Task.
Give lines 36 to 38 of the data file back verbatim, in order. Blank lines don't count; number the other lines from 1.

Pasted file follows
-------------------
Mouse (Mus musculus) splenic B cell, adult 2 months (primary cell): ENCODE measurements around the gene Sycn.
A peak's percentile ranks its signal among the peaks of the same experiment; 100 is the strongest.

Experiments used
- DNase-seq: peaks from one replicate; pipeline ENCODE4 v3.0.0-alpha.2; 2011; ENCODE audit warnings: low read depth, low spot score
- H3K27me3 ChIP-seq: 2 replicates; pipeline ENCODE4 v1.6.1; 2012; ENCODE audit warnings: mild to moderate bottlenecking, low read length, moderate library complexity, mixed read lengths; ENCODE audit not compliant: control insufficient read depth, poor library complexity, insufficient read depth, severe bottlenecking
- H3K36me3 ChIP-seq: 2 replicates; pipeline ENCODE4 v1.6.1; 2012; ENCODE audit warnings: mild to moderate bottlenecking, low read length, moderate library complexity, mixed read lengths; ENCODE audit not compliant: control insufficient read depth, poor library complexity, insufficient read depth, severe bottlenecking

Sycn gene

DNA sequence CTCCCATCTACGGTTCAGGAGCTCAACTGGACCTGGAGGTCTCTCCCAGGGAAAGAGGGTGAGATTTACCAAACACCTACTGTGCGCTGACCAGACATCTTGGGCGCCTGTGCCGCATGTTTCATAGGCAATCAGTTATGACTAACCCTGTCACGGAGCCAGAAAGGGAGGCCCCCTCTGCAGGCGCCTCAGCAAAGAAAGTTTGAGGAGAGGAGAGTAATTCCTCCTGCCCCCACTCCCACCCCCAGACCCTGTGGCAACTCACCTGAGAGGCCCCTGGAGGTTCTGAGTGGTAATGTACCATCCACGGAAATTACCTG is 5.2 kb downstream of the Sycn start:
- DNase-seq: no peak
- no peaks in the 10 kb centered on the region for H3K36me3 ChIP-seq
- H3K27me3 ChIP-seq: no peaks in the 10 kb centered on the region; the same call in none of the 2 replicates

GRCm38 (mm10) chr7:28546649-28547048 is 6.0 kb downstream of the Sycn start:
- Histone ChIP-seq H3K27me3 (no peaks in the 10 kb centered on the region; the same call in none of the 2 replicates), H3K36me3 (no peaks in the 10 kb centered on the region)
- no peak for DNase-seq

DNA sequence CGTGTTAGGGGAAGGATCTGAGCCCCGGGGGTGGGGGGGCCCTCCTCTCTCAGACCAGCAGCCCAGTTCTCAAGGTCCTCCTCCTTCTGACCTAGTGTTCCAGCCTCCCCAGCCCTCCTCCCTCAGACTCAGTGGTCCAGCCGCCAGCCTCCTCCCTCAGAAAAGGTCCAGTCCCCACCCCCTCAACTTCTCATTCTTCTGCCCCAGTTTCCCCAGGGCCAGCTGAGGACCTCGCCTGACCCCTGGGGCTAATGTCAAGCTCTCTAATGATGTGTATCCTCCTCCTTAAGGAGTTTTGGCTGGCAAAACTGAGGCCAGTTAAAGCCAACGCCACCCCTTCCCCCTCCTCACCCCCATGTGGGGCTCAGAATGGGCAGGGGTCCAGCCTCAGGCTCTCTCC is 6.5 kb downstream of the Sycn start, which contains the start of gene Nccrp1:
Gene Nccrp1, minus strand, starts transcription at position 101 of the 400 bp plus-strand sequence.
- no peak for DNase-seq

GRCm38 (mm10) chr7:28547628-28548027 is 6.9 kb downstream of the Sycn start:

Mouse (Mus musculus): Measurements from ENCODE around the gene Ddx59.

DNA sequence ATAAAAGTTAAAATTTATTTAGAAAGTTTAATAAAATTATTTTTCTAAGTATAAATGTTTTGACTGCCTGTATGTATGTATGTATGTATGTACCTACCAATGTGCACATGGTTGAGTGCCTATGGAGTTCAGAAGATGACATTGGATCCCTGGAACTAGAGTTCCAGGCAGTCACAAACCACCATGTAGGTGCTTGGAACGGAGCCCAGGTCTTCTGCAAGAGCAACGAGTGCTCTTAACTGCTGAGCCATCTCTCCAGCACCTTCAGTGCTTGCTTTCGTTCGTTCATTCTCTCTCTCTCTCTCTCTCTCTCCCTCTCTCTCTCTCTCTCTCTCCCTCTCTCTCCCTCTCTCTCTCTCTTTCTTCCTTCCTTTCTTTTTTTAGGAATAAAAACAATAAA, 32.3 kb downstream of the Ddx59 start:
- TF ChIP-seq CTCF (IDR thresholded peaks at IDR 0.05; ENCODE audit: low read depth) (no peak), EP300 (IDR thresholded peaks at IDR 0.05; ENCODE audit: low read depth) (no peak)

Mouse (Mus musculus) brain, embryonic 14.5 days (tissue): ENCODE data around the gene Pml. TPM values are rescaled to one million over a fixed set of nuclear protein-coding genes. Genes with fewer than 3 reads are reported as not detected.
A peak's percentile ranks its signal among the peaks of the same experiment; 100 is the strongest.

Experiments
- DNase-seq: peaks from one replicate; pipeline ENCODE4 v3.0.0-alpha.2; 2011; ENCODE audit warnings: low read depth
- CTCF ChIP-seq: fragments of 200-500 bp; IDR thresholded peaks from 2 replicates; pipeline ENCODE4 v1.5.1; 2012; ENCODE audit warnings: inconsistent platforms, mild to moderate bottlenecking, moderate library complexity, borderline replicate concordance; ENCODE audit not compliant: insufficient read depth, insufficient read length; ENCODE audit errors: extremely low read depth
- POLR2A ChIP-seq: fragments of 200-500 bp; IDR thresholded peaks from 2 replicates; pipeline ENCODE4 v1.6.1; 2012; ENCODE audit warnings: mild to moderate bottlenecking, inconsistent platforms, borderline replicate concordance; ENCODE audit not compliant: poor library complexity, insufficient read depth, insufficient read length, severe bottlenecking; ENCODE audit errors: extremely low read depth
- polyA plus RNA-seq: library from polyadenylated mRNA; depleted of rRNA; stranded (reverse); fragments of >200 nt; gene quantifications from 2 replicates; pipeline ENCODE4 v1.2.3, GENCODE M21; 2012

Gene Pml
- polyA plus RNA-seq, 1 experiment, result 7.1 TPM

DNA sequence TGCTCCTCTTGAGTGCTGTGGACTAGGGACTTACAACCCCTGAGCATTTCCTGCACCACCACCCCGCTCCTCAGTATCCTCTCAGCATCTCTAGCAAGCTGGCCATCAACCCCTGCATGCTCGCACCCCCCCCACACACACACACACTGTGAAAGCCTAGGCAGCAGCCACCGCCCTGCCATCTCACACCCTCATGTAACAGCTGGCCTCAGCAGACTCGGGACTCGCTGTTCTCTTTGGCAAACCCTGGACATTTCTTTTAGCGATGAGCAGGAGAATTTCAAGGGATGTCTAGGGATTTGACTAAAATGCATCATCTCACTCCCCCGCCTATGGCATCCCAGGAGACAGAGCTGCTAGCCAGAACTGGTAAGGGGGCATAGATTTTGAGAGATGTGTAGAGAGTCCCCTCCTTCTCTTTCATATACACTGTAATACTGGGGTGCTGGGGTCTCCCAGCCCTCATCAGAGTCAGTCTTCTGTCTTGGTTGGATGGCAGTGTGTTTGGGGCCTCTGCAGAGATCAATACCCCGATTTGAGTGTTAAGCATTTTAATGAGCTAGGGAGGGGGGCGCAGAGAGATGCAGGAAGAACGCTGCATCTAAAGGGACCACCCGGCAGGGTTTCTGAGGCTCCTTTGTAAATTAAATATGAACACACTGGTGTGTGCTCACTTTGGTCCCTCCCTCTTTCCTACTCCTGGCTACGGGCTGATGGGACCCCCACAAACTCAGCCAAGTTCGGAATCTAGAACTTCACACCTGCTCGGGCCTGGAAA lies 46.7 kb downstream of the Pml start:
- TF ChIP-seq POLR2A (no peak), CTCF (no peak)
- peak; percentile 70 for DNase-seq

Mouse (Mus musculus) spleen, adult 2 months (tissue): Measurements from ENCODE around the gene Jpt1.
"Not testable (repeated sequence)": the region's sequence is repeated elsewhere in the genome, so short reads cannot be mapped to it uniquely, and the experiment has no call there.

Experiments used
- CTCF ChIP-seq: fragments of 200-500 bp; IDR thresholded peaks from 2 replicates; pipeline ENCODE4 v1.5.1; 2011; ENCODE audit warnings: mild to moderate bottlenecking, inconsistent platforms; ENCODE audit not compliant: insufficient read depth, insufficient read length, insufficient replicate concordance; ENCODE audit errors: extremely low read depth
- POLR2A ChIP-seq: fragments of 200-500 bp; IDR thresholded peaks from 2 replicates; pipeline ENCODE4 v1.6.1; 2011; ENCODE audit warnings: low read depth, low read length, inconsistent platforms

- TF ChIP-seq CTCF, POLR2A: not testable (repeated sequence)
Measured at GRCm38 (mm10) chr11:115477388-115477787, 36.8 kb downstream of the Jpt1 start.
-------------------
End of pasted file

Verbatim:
Experiments used
- CTCF ChIP-seq: fragments of 200-500 bp; IDR thresholded peaks from 2 replicates; pipeline ENCODE4 v1.5.1; 2011; ENCODE audit warnings: mild to moderate bottlenecking, inconsistent platforms; ENCODE audit not compliant: insufficient read depth, insufficient read length, insufficient replicate concordance; ENCODE audit errors: extremely low read depth
- POLR2A ChIP-seq: fragments of 200-500 bp; IDR thresholded peaks from 2 replicates; pipeline ENCODE4 v1.6.1; 2011; ENCODE audit warnings: low read depth, low read length, inconsistent platforms